I think this song is actually more relevant today than it was twelve years ago.
Here is a taste of A.O. Scott’s 2007 review:
But the night does not end there. Onstage, “Last to Die” is followed, as it is on the album, by a song called “Long Walk Home.” In the first verse, the speaker travels to some familiar hometown spots and experiences an alienation made especially haunting by the language in which he describes it: “I looked into their faces/They were all rank strangers to me.” That curious, archaic turn of phrase — rank strangers — evokes an eerie old mountain lament of the same title, recorded by the Stanley Brothers.
“In that particular song a guy comes back to his town and recognizes nothing and is recognized by nothing,” Mr. Springsteen said. “The singer in ‘Long Walk Home,’ that’s his experience. His world has changed. The things that he thought he knew, the people who he thought he knew, whose ideals he had something in common with, are like strangers. The world that he knew feels totally alien. I think that’s what’s happened in this country in the past six years.”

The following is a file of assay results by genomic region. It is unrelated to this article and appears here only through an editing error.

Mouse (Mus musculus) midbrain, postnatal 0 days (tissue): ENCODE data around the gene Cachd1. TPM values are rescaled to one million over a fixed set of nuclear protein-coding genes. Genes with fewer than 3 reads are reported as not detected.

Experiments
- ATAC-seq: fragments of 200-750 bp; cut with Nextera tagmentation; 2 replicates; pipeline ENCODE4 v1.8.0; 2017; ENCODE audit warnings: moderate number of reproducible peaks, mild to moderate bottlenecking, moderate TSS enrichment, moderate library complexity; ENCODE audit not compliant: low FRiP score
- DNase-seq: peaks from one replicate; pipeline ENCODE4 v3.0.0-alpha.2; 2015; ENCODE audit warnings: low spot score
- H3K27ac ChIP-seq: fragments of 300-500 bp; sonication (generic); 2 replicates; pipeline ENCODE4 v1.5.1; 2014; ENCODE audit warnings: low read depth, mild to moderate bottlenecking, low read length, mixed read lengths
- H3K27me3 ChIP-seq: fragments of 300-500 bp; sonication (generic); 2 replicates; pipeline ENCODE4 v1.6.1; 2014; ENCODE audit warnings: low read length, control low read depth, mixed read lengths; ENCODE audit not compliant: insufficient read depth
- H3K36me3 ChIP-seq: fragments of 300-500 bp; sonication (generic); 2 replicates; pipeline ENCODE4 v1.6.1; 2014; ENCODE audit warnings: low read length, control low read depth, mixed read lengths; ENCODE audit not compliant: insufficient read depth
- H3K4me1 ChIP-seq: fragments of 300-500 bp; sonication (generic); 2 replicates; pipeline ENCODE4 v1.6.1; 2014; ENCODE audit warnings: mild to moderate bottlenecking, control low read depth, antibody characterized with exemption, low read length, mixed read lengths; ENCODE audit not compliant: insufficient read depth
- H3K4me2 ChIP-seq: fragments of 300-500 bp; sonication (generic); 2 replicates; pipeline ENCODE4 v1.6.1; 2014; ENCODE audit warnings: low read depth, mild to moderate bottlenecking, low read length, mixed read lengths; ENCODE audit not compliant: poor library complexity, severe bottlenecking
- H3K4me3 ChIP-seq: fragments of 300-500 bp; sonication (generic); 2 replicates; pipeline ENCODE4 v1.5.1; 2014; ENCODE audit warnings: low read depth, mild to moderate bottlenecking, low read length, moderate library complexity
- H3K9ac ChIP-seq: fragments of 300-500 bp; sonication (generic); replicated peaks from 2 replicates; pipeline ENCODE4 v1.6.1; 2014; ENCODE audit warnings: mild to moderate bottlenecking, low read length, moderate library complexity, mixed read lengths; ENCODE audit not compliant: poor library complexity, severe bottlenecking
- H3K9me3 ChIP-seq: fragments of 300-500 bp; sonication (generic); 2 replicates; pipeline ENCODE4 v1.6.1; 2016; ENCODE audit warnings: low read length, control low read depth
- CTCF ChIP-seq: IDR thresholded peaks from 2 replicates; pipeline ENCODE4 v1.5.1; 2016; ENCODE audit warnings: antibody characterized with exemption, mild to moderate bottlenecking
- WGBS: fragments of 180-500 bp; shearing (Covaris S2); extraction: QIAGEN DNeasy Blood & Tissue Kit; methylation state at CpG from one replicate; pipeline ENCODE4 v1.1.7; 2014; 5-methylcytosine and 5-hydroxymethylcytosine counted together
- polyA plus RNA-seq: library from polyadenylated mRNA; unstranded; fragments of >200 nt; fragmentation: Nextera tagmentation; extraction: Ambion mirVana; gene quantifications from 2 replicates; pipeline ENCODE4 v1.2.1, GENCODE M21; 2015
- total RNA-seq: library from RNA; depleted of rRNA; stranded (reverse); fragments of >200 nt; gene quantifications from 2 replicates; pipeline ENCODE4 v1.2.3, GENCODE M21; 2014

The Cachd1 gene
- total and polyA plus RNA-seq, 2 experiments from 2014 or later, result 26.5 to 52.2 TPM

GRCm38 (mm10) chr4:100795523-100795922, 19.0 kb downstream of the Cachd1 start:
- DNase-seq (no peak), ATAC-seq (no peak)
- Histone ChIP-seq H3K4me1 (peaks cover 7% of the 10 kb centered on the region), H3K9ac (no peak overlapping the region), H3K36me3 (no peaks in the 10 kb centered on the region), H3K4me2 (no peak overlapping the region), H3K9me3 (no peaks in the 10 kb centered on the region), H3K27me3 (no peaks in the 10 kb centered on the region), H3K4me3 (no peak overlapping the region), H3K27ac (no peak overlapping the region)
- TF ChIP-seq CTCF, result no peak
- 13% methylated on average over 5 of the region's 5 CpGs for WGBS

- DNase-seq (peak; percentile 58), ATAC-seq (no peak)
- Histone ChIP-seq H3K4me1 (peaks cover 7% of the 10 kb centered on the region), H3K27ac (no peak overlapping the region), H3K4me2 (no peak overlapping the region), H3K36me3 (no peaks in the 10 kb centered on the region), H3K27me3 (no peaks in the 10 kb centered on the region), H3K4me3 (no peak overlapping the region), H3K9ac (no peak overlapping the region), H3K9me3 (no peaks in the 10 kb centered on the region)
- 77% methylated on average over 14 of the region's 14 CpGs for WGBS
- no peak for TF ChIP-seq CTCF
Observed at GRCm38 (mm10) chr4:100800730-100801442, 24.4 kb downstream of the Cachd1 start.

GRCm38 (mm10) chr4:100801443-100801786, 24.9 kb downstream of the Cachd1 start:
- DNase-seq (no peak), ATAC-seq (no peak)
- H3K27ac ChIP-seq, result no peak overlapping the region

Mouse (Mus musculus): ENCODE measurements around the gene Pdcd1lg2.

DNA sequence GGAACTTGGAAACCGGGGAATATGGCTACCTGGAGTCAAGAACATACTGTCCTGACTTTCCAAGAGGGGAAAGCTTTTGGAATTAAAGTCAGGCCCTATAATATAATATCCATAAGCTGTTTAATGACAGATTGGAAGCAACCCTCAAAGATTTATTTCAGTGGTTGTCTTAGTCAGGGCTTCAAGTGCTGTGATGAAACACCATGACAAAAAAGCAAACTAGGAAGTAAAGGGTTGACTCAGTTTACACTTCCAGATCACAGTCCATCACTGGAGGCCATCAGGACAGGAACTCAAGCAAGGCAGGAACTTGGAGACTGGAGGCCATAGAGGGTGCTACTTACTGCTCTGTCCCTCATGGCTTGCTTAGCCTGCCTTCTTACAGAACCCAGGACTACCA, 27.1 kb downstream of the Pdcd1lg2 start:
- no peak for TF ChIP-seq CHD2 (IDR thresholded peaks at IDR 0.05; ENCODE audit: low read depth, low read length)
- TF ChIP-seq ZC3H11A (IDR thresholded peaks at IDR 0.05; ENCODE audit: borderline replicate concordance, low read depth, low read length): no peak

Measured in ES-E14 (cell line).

And so the song’s images of a vanished small town life (“The diner was shuttered and boarded/With a sign that just said ‘gone’ “) turn into metaphors, the last of which is delivered with the clarity and force that has distinguished Mr. Springsteen’s best writing:
My father said “Son, we’re
lucky in this town
It’s a beautiful place to be born.
It just wraps its arms around you
Nobody crowds you, nobody goes it alone.
You know that flag
flying over the courthouse
Means certain things are set in stone
Who we are, and what we’ll do
And what we won’t”
It’s gonna be a long walk home.
“That’s the end of the story we’re telling on a nightly basis,” Mr. Springsteen said. “Because that’s the way it’s supposed to be. And that’s not the way it is right now.”